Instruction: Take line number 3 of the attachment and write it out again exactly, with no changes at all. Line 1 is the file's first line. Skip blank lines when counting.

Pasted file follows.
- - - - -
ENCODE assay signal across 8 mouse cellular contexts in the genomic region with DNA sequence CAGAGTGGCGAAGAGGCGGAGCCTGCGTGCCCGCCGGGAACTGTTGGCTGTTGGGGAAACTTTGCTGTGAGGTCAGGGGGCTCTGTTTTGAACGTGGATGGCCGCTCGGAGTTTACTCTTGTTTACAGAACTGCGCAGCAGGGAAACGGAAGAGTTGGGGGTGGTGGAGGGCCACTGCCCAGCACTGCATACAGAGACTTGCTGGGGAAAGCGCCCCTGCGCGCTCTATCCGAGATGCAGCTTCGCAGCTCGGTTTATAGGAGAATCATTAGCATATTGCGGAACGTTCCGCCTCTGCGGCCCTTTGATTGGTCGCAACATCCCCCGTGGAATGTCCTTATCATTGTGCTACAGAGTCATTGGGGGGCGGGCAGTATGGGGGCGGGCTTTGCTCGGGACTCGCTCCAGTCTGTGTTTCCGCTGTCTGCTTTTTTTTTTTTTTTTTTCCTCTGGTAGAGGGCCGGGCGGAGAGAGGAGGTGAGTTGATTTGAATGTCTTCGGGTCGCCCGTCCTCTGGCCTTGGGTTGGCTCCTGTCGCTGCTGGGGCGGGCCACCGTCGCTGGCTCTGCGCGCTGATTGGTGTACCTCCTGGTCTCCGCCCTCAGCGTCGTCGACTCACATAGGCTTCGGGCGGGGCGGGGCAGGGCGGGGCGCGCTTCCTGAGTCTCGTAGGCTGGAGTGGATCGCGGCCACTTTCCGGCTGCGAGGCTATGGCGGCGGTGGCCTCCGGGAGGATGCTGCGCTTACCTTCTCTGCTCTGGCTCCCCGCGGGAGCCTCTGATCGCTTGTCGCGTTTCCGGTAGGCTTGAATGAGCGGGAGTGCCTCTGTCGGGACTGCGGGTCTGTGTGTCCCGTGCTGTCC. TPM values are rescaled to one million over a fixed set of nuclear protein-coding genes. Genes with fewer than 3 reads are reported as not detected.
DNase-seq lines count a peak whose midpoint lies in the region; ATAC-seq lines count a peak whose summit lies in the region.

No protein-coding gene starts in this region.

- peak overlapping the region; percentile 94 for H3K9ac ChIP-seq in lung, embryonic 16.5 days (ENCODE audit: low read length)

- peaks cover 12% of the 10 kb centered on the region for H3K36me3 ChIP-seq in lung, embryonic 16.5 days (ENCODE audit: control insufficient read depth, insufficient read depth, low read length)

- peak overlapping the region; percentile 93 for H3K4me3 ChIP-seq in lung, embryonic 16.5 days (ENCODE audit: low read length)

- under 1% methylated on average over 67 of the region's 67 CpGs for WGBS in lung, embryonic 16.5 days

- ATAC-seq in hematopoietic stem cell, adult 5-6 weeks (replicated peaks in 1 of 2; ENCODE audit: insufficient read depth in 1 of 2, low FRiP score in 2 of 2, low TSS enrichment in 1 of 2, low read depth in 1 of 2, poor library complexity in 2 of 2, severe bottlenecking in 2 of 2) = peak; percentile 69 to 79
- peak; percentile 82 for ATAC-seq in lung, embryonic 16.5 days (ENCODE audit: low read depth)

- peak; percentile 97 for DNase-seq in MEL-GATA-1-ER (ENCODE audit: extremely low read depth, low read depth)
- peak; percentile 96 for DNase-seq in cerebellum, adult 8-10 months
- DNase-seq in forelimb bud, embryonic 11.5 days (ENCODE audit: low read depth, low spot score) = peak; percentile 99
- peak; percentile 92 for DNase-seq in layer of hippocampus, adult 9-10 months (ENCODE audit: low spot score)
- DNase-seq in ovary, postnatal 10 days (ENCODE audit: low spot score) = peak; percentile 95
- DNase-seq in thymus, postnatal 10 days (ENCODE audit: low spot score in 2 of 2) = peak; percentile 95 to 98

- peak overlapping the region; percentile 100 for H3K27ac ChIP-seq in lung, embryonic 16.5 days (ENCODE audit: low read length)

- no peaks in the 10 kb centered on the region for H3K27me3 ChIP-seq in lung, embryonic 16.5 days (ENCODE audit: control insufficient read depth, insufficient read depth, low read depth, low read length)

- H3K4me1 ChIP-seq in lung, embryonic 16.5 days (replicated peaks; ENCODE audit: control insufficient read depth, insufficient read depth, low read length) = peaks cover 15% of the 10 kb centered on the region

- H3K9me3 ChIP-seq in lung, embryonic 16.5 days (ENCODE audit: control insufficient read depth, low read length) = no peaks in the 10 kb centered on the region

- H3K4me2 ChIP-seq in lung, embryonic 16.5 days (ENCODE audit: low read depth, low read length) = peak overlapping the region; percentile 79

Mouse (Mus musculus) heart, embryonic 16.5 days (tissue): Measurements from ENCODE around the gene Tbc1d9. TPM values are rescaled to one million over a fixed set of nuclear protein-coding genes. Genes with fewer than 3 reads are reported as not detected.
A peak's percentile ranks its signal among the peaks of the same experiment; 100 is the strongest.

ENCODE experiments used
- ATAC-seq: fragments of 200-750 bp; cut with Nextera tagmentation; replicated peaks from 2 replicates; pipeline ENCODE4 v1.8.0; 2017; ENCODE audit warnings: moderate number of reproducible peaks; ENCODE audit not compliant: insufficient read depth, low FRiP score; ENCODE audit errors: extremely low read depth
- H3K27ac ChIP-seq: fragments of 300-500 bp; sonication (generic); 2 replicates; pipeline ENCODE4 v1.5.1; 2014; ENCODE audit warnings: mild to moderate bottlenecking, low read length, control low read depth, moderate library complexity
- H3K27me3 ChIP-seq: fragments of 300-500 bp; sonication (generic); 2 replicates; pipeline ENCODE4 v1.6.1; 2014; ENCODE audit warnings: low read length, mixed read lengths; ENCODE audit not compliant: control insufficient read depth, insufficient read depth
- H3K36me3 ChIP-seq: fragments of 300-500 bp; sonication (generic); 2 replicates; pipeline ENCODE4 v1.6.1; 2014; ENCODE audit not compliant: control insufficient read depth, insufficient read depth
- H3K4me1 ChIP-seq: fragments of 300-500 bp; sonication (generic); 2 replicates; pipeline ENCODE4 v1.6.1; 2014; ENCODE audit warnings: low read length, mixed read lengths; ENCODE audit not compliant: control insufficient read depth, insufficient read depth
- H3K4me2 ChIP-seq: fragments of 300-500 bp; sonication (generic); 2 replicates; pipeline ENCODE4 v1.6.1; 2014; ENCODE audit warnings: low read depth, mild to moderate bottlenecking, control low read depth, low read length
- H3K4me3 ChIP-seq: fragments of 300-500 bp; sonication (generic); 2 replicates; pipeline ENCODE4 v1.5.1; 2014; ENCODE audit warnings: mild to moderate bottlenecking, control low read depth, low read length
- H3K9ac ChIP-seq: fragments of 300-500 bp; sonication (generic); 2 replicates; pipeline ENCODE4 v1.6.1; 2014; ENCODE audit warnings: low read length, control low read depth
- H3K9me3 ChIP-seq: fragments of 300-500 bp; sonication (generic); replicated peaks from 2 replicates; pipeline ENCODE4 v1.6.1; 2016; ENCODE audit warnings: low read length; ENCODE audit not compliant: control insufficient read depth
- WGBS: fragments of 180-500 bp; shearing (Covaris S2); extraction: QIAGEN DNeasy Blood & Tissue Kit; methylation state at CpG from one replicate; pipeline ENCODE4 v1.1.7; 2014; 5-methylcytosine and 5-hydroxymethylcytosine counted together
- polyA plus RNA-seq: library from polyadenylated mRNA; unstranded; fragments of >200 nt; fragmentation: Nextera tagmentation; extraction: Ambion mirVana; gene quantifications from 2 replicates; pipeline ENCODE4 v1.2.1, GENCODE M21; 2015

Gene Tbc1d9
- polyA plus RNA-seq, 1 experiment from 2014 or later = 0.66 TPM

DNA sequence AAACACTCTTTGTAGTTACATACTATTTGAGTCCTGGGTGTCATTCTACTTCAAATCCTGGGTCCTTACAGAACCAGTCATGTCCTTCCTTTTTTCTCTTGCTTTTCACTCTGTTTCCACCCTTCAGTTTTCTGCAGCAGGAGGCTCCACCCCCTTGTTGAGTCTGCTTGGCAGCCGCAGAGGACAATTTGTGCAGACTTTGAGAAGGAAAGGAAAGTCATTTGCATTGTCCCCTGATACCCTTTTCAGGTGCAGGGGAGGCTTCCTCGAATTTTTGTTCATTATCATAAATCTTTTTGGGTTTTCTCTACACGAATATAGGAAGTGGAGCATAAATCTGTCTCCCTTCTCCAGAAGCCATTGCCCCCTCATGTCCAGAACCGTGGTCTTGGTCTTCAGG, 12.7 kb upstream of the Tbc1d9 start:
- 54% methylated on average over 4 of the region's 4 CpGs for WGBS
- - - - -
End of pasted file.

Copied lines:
No protein-coding gene starts in this region.